ucts. It also announced a new
service for Apple Watch users,
called Fitness +, which will cost
$10 per month or $80 a year.
But health care is different,
and Apple’s route to profitability
is murky. Unlike other services,
Apple doesn’t charge consumers
or companies for any of its health
offerings, other than for the
watches, which cost from $400 to
$1,500 for the most recent ver-
sion. Analysts say Apple will shy
away from profiting directly from
the data collected by researchers
and drug companies that use
Apple Watches in clinical trials.
On Tuesday, Apple announced
an inexpensive version, called the
Apple Watch SE, which will start
at $279, compared with $399 for
the Apple Watch 6.
While six years is a long time
for the technology industry, it’s a
blip in the medical field, where
change is slow and arduous. Ap-
ple’s investment is only begin-
ning to bear noticeable fruit, and
experts in the pharmaceutical
industry say it could take years
more for the company to become
a major player in the field. As
Apple builds a track record for
producing reliable research
based on watch data, it will
probably add more sensors, ex-
panding the breadth of research
possible with the device. One day,
Apple Watches could be a com-
mon component of drug and
device studies, experts say, even if
that is a far-off and ambitious

which offers software services for
controlled trials. It didn’t play
out that way. “I just don’t hear a
lot about ResearchKit anymore. I
don’t think I’ve heard about it in
two years.” ProofPilot is booming,
Amsden says. ResearchKit is con-
sidered a niche player in the
overall clinical trials industry,
Amsden and others in the indus-
try say.
In addition, ResearchKit isn’t a
full-service offering. Companies
that aim to use ResearchKit for
trials still must have the resourc-
es to create customized software,
and companies such as Thread
Research and Medable have
sprung up to meet that need.
Large drug companies tend to
opt for bespoke software with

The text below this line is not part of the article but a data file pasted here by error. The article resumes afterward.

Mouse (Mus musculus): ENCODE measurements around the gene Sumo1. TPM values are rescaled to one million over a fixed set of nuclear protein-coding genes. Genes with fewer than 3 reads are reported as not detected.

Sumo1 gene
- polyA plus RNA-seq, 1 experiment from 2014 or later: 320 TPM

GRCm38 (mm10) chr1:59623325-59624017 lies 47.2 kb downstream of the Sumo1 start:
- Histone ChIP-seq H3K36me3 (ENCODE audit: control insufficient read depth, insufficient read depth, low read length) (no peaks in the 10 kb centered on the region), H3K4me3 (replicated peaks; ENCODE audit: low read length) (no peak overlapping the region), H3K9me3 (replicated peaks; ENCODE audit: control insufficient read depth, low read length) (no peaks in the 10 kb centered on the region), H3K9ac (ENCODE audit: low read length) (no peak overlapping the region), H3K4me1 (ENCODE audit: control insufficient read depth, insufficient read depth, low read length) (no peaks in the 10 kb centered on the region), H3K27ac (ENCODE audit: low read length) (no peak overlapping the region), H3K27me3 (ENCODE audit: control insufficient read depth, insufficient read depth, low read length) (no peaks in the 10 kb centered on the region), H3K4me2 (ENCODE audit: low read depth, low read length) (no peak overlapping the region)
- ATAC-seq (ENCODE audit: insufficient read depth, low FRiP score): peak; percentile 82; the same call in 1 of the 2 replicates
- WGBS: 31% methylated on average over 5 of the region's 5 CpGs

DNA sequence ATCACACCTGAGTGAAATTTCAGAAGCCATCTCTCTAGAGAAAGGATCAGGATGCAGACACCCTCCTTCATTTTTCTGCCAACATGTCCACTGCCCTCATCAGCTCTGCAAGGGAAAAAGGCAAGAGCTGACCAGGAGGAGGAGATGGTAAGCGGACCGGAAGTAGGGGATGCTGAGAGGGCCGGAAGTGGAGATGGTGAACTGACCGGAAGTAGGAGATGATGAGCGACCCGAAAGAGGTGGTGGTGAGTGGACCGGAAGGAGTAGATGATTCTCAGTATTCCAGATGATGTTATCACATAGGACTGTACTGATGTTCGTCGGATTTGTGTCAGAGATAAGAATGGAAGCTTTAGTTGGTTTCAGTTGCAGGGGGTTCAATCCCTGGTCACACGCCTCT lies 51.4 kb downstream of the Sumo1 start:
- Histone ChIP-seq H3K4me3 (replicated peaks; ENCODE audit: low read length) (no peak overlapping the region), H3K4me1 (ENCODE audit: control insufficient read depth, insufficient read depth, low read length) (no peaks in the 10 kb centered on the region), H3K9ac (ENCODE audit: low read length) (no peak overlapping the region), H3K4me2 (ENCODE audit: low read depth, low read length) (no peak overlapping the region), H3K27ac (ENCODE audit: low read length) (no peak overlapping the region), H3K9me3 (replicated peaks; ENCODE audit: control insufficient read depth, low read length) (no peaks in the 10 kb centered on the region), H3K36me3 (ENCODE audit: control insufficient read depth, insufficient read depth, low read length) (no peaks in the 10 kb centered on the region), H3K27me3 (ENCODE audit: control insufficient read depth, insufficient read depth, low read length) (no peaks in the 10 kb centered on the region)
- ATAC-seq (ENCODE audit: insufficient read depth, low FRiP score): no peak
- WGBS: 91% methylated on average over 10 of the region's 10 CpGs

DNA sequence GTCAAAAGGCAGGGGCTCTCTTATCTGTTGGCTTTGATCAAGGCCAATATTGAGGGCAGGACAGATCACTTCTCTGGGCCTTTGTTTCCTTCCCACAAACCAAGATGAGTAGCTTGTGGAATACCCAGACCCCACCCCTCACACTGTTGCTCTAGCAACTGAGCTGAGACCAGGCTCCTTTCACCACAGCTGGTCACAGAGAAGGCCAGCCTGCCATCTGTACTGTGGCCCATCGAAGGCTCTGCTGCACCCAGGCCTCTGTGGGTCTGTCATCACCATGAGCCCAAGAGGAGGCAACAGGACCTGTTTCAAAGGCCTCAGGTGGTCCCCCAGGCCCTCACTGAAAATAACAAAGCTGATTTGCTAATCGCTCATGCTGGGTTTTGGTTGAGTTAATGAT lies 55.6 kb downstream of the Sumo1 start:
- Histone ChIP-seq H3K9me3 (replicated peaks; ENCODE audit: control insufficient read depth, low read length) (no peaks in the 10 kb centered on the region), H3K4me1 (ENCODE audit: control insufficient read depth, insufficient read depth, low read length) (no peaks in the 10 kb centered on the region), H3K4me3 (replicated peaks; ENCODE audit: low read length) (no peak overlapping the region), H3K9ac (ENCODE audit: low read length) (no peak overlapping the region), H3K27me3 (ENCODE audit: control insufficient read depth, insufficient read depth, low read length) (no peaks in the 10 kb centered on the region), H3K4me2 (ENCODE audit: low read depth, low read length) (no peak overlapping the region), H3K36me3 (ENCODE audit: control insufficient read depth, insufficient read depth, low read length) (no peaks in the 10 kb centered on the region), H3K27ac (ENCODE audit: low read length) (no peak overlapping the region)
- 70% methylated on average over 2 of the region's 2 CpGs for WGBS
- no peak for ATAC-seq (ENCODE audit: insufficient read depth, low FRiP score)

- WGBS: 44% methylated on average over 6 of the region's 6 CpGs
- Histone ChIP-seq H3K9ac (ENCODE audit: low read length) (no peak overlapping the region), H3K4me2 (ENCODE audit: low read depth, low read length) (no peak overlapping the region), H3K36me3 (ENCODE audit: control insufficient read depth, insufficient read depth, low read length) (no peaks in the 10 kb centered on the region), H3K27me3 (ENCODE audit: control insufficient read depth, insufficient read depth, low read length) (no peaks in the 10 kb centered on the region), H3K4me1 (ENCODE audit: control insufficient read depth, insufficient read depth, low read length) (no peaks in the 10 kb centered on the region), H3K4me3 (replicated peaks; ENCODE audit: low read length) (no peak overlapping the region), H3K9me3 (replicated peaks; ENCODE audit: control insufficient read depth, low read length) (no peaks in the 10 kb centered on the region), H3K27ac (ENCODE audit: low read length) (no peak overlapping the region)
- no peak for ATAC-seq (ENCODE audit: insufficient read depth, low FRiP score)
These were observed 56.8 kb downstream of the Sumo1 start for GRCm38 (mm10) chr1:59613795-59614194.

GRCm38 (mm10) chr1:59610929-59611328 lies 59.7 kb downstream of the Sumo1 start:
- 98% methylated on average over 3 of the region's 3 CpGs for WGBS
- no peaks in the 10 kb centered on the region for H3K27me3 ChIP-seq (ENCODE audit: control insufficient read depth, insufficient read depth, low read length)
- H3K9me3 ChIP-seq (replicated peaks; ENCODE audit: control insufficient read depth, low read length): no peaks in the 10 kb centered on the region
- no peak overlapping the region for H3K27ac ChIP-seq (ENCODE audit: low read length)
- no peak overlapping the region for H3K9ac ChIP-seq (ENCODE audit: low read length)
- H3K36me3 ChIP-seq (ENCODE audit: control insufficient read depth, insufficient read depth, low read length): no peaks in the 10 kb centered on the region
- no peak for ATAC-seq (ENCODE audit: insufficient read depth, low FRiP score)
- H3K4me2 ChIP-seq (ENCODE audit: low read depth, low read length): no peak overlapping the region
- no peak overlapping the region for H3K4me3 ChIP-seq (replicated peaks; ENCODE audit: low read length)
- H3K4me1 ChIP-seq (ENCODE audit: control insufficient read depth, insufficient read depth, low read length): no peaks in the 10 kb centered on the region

actual medical devices for tradi-
tional trials, industry experts say,
rather than rely on ResearchKit.
One executive at a major phar-
maceutical company, who spoke
on the condition of anonymity
because they weren’t authorized
to speak publicly, said that is
slowly beginning to change. The
executive discussed several stud-
ies Apple is working on with
pharmaceutical companies that
haven’t been announced.
In addition to testing the effi-
cacy of drugs, pharmaceutical
companies also conduct more
broad research into health. Those
projects, which tend to benefit
from large numbers of partici-
pants, are more tailored for the
Apple Watch. Apple announced
three new research studies at its
virtual event Tuesday, including
one relating to asthma in part-
nership with the insurance com-
pany Anthem and the University
of California at Irvine.
Apple doesn’t collect fees from
researchers, as it does from soft-
ware developers, so its path to
profitability isn’t as clear. But if
Apple is successful in encourag-
ing more studies and research
using Apple Watch, it may benefit
if the research leads to new
algorithms that would allow Ap-
ple to offer useful advice to cus-
tomers.
“Apple doesn’t want to make
money off of users’ data. If they
create a large business around
selling data from Apple Watch,
that’s a problem,” Munster said.
That’s because Apple markets
itself as privacy-conscious, and
profiting from health data could
hurt its image. Apple doesn’t
receive data from studies that use
ResearchKit when Apple is not
involved in the study. But he said
the data can help sell more devic-
es: “The data is making the watch
more useful and ultimately mak-
ing their products more indis-
pensable.”
reed.albergotti@washpost.com

 More at washingtonpost.com/
technology

Watch launch


highlights Apple’s


foray into health


The company is earning credibility in another


industry, but the route to profitability is murky


goal.
Apple isn’t alone in its drive
into health care. Google’s Verily is
making a concerted push into the
clinical trial industry.
Amazon, which acquired pre-
scription service PillPack and on-
line symptom-checker Health
Navigator, has partnered with
Berkshire Hathaway and JPMor-
gan Chase to lower health costs.
Microsoft’s Healthcare NExT ini-
tiative is focused on artificial
intelligence in health care. (Ama-
zon CEO Jeff Bezos owns The
Washington Post.)
Apple Watch wasn’t the first
smartwatch, or even the first